Friday, October 8, 2010


There are many consultants help you to find your residential, but just only one deserve you how to give you information about residential new and existing home sales, commercial purchase or leasing, investment property identification, planning and leasing, custom homes and home sites, and relocation services. You can find it now on Scottsdale Real Estate. They are located in Scottsdale and represents buyers and sellers in a variety of Arizona Real Estate transactions. Scottsdale Real Estate has also represented clients in the following cities: Scottsdale, Paradise Valley, Phoenix, Fountain Hills, Carefree, Tempe, Chandler, Mesa, and Queen Creek.

In this Scottsdale Real Estate you can find various residential with any subjects, find a listing you really like, just register and log in with your email account, just see how the Holm Group really help you; provide new listings that you can choose that matching your criteria with the prices update. The Holme Group will help you get an idea of what your home is worth. In this site you can see the 3D view any residential and you must be very pleased that you can not found it in other sites. Just come and joint The Holm Group, take a benefit and work together with the expert.

Friday, September 18, 2009


The alternative to the bureaucratic cycle is the entrepreneurial cycle. Positive political skills involve acting with autonomy and compassion in service of vision, which is very very aligned with the entrepreneurial spirit. The original meaning of politics was to act in service of society. Politics was a high form of public service. Of late it has lost its dignity and been reinterpreted to mean acting in service of self. Politics has become self-serving; thus, the negative connotation. Positive politics is acting to best serve our customers, inside the company and out, letting our actions be an antidote to the cautious, dependent, bureaucratics behavior we are too familiar with. Becoming positively political is to as if the whole organization we are a part of is in fact our own. And if it is my business, then I will be the one to decide what it will become. This mind-set is at the heart of entrepreneurial behavior in our organizations, and it drives our political behavior toward service and contribution. Our goal is to have all members believe and act like this is their organization and to take personal responsibility for how it operates. This begins to happen when we move toward and entrepreneurial cycle.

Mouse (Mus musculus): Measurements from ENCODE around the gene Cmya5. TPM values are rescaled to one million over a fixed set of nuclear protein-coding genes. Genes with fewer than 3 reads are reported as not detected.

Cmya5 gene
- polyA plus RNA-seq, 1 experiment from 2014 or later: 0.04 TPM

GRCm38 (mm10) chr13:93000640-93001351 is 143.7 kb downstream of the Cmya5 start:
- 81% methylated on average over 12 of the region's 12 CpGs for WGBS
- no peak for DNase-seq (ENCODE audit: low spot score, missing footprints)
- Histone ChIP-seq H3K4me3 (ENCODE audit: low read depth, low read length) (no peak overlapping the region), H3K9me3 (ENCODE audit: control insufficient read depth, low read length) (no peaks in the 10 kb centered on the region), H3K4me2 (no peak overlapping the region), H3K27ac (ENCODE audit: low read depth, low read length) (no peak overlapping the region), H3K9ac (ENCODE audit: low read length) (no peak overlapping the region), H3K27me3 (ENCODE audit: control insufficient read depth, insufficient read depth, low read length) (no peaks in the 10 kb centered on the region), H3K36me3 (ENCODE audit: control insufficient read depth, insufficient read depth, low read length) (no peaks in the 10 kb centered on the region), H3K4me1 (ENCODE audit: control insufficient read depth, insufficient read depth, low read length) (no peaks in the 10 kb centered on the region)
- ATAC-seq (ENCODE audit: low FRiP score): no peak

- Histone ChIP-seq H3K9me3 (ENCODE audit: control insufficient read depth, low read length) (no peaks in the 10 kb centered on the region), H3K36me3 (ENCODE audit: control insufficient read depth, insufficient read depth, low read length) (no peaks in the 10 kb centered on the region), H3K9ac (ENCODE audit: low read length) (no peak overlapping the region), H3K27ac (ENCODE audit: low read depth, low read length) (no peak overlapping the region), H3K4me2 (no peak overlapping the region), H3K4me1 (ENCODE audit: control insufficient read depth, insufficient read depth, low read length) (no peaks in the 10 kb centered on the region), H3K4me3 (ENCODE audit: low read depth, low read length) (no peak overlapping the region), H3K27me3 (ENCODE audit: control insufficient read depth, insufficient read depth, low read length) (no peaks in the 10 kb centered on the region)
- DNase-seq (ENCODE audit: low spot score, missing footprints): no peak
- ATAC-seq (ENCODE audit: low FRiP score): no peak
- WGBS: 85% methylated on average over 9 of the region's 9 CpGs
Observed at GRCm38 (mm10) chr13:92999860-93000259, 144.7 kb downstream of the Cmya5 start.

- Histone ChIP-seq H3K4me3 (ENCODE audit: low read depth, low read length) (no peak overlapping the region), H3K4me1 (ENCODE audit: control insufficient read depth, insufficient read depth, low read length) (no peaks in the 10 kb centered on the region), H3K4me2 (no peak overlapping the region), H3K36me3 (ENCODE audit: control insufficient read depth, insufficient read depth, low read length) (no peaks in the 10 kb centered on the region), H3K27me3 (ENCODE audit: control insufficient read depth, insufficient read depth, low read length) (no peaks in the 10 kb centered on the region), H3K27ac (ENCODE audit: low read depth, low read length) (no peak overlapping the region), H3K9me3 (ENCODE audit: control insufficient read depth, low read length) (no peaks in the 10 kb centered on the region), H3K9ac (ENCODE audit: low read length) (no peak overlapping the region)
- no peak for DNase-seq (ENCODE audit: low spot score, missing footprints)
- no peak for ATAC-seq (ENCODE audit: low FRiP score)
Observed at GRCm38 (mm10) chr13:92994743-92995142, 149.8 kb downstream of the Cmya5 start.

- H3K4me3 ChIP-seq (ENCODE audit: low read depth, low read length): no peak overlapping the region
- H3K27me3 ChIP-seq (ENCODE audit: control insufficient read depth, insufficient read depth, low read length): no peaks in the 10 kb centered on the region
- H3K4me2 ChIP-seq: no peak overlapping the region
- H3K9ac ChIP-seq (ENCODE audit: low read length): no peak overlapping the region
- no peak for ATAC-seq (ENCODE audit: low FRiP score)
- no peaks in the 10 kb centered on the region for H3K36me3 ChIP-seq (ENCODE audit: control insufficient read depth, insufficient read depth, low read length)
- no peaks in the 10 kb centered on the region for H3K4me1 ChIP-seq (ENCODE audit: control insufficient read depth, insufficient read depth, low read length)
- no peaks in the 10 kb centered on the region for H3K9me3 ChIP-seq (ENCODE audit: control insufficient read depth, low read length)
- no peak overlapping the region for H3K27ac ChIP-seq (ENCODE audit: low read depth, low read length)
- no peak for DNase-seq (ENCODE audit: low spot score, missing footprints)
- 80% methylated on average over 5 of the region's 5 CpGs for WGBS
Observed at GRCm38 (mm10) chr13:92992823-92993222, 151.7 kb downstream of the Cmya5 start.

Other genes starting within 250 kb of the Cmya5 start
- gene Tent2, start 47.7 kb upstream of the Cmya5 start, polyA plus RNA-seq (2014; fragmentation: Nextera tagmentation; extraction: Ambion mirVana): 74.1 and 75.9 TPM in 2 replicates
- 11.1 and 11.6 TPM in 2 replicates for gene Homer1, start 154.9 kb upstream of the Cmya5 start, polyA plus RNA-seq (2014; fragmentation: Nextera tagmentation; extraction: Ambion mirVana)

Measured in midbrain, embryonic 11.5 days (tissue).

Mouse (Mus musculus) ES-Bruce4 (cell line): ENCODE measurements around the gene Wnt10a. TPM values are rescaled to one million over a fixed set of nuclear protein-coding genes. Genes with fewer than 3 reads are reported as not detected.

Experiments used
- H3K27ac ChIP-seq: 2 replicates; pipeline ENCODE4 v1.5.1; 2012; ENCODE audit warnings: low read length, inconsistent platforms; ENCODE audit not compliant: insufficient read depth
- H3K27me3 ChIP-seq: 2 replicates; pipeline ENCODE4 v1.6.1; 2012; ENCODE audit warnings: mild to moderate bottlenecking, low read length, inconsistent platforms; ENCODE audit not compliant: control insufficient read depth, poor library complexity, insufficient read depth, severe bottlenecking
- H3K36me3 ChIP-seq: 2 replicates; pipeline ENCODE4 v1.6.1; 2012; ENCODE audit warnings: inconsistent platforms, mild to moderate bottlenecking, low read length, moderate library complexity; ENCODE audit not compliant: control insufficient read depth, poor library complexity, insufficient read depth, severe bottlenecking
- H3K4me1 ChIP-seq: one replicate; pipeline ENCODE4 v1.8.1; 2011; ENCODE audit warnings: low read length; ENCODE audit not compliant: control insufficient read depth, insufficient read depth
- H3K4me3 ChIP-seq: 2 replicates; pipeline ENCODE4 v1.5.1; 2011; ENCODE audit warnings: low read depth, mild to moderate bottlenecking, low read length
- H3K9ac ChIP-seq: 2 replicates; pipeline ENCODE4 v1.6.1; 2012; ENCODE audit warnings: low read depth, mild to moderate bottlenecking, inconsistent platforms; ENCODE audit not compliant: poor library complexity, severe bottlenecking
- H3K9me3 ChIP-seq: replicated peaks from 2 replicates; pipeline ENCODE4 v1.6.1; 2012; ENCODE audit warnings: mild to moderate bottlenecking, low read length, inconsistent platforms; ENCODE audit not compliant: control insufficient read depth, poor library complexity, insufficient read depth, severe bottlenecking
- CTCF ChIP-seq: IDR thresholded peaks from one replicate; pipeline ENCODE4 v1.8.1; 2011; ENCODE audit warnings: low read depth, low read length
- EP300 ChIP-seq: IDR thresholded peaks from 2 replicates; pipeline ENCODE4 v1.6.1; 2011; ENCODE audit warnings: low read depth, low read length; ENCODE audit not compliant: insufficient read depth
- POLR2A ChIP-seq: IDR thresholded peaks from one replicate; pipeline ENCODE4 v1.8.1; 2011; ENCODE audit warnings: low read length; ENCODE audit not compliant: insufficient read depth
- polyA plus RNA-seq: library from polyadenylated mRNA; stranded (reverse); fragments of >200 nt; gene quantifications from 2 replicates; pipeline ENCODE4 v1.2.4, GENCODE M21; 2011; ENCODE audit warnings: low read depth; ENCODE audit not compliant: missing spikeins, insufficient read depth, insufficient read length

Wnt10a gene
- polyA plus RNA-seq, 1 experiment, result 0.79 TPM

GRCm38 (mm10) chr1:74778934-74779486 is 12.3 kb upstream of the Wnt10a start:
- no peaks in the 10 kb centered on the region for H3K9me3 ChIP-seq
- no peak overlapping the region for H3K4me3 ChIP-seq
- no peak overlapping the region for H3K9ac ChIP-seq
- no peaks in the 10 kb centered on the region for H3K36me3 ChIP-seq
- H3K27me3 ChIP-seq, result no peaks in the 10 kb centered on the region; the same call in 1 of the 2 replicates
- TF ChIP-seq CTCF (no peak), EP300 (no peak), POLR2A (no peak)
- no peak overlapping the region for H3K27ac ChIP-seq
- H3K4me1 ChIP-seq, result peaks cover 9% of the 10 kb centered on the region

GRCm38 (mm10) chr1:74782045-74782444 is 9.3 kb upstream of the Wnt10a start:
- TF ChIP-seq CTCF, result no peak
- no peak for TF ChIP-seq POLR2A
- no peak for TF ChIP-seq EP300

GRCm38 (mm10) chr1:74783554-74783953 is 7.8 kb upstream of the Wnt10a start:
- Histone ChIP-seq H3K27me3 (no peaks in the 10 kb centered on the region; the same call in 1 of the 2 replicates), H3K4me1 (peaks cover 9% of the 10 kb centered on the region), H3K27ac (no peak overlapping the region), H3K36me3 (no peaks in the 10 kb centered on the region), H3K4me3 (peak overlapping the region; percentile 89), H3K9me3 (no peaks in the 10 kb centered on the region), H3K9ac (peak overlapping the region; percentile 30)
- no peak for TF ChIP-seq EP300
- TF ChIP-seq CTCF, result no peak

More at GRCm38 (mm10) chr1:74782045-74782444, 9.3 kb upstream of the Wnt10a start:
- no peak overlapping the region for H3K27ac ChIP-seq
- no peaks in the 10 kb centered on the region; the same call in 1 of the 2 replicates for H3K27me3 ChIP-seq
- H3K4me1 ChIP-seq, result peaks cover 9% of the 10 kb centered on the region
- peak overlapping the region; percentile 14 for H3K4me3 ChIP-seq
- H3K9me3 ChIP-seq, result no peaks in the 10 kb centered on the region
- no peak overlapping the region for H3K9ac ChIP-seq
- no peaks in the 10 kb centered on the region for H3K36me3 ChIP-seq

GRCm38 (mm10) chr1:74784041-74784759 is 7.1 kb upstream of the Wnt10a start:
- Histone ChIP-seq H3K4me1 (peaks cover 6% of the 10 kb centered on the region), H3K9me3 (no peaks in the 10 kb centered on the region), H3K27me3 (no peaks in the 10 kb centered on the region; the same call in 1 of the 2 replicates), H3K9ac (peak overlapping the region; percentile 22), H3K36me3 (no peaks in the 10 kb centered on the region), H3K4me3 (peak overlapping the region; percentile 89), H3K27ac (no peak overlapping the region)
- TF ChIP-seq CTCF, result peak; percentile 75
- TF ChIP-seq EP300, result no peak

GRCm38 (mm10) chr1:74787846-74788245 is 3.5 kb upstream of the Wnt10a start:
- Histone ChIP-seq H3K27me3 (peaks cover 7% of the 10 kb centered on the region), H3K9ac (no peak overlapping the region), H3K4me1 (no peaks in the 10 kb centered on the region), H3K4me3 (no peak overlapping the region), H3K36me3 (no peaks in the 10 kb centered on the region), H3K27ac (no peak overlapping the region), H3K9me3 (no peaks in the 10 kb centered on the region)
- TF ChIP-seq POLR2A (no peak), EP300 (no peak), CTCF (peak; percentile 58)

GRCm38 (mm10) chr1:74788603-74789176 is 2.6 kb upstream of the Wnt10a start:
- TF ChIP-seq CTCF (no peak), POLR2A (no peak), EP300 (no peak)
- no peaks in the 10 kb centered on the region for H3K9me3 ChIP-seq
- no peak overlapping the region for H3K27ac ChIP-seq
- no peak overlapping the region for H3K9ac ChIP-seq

1. The entrepreneurial contract. The entrepreneurial cycle begins with a contract that is based on the belief that the most trustworthy source of authority comes from within the person. The primary task of supervision is to help people trust their own instincts and take responsibility for the success of the business. The contract demands that people make a serious commitment to the organization but do so because they want to, not because they have to. The expectation is that people at each level will treat the business as their own.

2. Enlightened self-interestt. Rather than defining success as moving up in the organization, we define success in terms of contribution and service to customers and other departments. What we offer people as rewards are jobs that have meaning, the opportunity to learn and create something special, and the chance to grow in a business through their own efforts. Advancement and pay are still important but are given a secondary focus.

3. Authentic tactics. An entrepreneurial contract encourages us to be direct and authentic in our management style. If we begin to believe that it is our business, then we will feel empowered to act on our own values. For most of us this will mean letting people know where they stand, sharing as much information as possible, sharing control, and taking reasonable risks. These are the kinds of tactics that minimize the belief that we have to be calculating and controlled in order to move up the ladder. The good news is that it make sense; the bad news is that much of our experience tell us that it takes courage.

4. Autonomy. The entrepreneurial contract and a service-oriented definition of self-interest support each of us in claiming our own autonomy. Autonomy reduces the need for us to give so much attention and power to those above us. It reduces our fear of being shot and demands that we own our own actions. Each of us will always at times continue to choose caution, maintenance, and dependency, but the basic beliefs of the organization will operate to support greatness, courage, and independence.